By TOBIAS MOWERY
Staff Reporter 

Local shops ready to welcome holiday shoppers

 

November 25, 2021

NORTHERN WYOMING NEWS/Tobias Mowery

Katie Tommerup with the Flower Exchange poses beside a Christmas tree in her store, available along with plenty of other Christmas goods.

WORLAND – Several local businesses are ready to kick start the holiday shopping season this weekend

With this past year being exceptionally difficult for most local businesses, they've found a way to turn it around and stay open thanks to support from the community.

Larsen's Bicycle Shop owner Lisa Weamer said she's building back the bicycle inventory after last year. According to Weamer, last year's demand was much higher than normal and they spent the summer with few mountain bikes. However, they are now stocked up and ready to go with bikes and other items like Oakley sunglasses, skateboards and everything to go outside and enjoy winter.

According to Weamer, COVID brought a surge in the business.

"We were off the charts because there was an unprecedented demand, but then fell off the cliff because we head to hold onto money to buy inventory back," she said. Weamer explained that with COVID, kids were out of school early leading to the parents buying them bicycles so they had something fun to do and engage in outdoor activities.


"People are anxious to find product locally, they can depend on the service. People are stopping in already and putting things on layaway. They're empathetic because of the situation," Weamer said. "So many things are hard to get ahold of that it became the norm, and people started to expect it."

Another store that's been recovering from COVID in time for the Christmas season is Pet Barn, owned by Terry and Nancy Sutherland.

The business recently brought back its grooming service and added a Do It Yourself dog washing station, in addition to its retail salesPet Barn offers dog clothing, treats, toys, over 30 different brands of dog food samples and more. Terry Sutherland's philosophy is, "It's not enough to be a local business if you have nothing to offer."


Terry noted that the business was hit hard due to COVID and the surge of online sales. Because of this they had decided to look at an entirely new business plan and focus on service products. Thus they brought in the dog wash station and brought in a new groomer.

In addition to the service part of business, Terry also said he took a closer look at the products they were offering and now offer a line of Diamond Dog Food in 40-pound bags. The company features the 40-pound bags so they are offered at a lower cost but it is still high quality dog food.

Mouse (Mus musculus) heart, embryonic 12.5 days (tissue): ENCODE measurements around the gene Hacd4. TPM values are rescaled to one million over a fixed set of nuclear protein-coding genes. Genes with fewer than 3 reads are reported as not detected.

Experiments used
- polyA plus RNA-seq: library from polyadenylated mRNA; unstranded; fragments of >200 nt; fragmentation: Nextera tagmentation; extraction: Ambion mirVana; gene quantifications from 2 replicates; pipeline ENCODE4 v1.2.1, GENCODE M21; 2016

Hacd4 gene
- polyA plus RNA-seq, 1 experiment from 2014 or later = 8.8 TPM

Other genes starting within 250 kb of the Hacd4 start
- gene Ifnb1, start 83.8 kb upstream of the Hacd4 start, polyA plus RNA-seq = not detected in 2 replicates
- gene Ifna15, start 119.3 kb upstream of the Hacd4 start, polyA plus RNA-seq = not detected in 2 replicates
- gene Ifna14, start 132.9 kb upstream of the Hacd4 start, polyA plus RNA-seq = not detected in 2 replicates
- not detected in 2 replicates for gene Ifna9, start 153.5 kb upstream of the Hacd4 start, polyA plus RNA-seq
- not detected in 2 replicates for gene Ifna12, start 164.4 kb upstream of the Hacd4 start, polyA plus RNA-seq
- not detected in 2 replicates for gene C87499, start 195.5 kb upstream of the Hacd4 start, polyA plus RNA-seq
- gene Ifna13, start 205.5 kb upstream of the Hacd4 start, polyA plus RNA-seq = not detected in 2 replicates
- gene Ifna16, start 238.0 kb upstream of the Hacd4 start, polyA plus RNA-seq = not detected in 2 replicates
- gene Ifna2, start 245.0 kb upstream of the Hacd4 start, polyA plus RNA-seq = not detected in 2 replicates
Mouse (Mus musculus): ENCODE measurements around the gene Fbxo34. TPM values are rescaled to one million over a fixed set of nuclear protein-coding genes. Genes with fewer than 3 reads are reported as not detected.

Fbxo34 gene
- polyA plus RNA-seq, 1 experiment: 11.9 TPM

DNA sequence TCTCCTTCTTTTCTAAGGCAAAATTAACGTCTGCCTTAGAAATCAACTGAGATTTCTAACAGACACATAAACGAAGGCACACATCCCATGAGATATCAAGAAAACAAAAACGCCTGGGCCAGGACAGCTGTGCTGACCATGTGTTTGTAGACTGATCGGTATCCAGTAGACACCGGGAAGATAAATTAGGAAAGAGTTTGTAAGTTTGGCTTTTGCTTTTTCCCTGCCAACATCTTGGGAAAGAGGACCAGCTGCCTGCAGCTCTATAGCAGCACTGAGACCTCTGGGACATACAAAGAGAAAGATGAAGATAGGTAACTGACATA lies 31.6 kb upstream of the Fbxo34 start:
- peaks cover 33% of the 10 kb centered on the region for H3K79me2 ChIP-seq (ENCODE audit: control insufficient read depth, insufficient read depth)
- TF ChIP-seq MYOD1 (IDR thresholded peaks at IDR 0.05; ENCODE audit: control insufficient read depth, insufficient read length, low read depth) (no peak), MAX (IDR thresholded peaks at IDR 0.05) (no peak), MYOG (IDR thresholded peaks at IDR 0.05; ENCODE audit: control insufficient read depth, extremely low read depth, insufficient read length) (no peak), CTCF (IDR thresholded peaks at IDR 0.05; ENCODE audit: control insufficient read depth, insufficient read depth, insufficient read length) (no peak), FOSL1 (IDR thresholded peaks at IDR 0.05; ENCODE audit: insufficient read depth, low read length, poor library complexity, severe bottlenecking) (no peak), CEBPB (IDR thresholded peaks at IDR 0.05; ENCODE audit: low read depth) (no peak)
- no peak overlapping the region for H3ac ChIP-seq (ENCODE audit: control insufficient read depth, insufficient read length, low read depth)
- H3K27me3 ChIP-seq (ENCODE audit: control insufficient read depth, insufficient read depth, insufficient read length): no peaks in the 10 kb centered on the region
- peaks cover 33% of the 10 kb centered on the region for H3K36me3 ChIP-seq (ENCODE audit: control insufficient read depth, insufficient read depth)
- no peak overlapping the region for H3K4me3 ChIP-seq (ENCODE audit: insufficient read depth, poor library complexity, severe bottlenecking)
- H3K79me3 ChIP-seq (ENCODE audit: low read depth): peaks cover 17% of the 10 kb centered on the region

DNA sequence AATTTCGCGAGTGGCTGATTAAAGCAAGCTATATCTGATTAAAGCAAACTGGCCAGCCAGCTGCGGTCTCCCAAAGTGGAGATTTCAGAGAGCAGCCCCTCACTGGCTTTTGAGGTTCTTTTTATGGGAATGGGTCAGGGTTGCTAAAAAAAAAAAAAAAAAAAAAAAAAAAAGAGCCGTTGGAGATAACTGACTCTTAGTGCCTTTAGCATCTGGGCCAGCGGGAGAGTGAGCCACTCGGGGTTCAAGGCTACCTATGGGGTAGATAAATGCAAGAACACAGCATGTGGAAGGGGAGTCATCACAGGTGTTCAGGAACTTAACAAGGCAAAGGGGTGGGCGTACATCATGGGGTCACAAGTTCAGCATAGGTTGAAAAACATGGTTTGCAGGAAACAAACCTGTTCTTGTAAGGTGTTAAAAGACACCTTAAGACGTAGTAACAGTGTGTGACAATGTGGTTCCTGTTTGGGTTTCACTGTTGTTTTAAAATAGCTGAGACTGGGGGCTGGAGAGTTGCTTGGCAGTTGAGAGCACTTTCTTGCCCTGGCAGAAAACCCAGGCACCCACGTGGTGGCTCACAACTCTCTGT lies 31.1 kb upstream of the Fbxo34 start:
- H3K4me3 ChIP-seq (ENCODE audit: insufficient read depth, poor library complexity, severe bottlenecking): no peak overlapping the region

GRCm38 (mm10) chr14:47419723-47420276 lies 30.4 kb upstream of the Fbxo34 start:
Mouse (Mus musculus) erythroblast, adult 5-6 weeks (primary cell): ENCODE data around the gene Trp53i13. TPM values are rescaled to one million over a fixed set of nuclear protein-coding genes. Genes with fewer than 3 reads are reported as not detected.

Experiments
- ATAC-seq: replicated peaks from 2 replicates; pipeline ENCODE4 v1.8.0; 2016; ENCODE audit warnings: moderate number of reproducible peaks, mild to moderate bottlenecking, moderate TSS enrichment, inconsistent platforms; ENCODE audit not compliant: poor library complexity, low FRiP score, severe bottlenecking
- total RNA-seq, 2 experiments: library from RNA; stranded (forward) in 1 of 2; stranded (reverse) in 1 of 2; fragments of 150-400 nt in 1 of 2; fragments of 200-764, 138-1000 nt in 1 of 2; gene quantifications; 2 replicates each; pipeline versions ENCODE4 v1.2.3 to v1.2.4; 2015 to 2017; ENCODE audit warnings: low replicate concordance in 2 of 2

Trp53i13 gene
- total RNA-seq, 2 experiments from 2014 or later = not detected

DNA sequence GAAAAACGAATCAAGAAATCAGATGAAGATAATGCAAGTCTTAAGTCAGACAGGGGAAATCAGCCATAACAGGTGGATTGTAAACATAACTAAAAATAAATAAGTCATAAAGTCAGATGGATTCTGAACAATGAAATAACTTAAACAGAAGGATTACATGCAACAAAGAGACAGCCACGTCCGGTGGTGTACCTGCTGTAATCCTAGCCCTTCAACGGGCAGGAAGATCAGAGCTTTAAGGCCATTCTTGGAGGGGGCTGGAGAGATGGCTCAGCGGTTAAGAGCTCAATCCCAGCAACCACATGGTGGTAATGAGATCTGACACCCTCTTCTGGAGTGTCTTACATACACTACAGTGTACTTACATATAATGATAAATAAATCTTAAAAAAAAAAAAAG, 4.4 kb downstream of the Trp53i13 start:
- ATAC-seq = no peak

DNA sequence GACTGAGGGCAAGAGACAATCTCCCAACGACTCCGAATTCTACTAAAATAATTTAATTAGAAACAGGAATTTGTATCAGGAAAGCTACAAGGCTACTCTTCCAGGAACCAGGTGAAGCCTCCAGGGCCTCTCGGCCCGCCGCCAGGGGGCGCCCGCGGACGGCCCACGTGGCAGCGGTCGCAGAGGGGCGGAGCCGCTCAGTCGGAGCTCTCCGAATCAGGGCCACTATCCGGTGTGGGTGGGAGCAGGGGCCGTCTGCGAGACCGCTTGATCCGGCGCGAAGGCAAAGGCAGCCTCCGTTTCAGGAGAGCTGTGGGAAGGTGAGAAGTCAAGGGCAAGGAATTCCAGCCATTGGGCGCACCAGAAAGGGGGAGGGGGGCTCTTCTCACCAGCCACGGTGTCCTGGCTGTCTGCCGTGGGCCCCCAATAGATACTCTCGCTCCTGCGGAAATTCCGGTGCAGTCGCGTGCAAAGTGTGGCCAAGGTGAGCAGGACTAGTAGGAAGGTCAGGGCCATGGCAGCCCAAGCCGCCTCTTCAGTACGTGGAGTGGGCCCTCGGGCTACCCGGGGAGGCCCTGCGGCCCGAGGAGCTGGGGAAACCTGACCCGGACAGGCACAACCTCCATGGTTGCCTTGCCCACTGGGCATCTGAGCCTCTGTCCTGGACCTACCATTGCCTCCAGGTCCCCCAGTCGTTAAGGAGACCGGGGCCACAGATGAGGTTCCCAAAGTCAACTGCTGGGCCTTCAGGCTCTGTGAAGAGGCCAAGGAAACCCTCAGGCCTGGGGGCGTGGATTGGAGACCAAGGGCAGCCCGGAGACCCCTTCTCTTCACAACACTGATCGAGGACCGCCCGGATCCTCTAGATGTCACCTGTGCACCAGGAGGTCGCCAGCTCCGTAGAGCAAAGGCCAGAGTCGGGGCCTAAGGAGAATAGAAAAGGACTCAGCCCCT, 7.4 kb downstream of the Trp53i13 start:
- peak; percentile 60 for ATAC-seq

Ray Whitt with The Outdoorsman experienced issues with inventory and a higher demand last year.

Whitt said they are down 30% to 35% on inventory, but are expecting to be in good shape with apparel brands. Whitt is expecting to see handgun ammo being sold, as it has been hard to get this past year.

He added that shoppers can still expect the small town/small business feel and that they still offer gift wrapping. The Outdoorsman still offers one-on-one customer service whenever possible.

So far, the store has had some trouble getting in snow pants and winter jackets and are seeing some import issues. However, they have enough assortments so that where supply has not been received; they are able to fill it in with something else.

The Flower Exchange held an open house last weekend and had a good turnout, according to owner Katie Tommerup. Tommerup said she is hopeful it will be a good turnout for everyone in town this season. She added that supply has been an issue to get in, but they're not having troubles getting any flowers. She explained that the supply issues have mostly affected gift items that they get in, but it means that people can expect something new every day.

"We're here to help in any way that we can. We still can make it a fabulous and help everyone have a wonderful Christmas," Tommerup said.

Tommerup explained that the store has not been completely impacted in the way that other stores have been. She said that availability and quality in flowers are still good and, though it may not be exactly what you are expecting, they're there to help in any way that they can.

When COVID first hit, Tommerup said that the store closed for two weeks. However, they experienced a lot of great support from the town.

"When we opened back up again, everyone was here to support us and we did very well."

 
 

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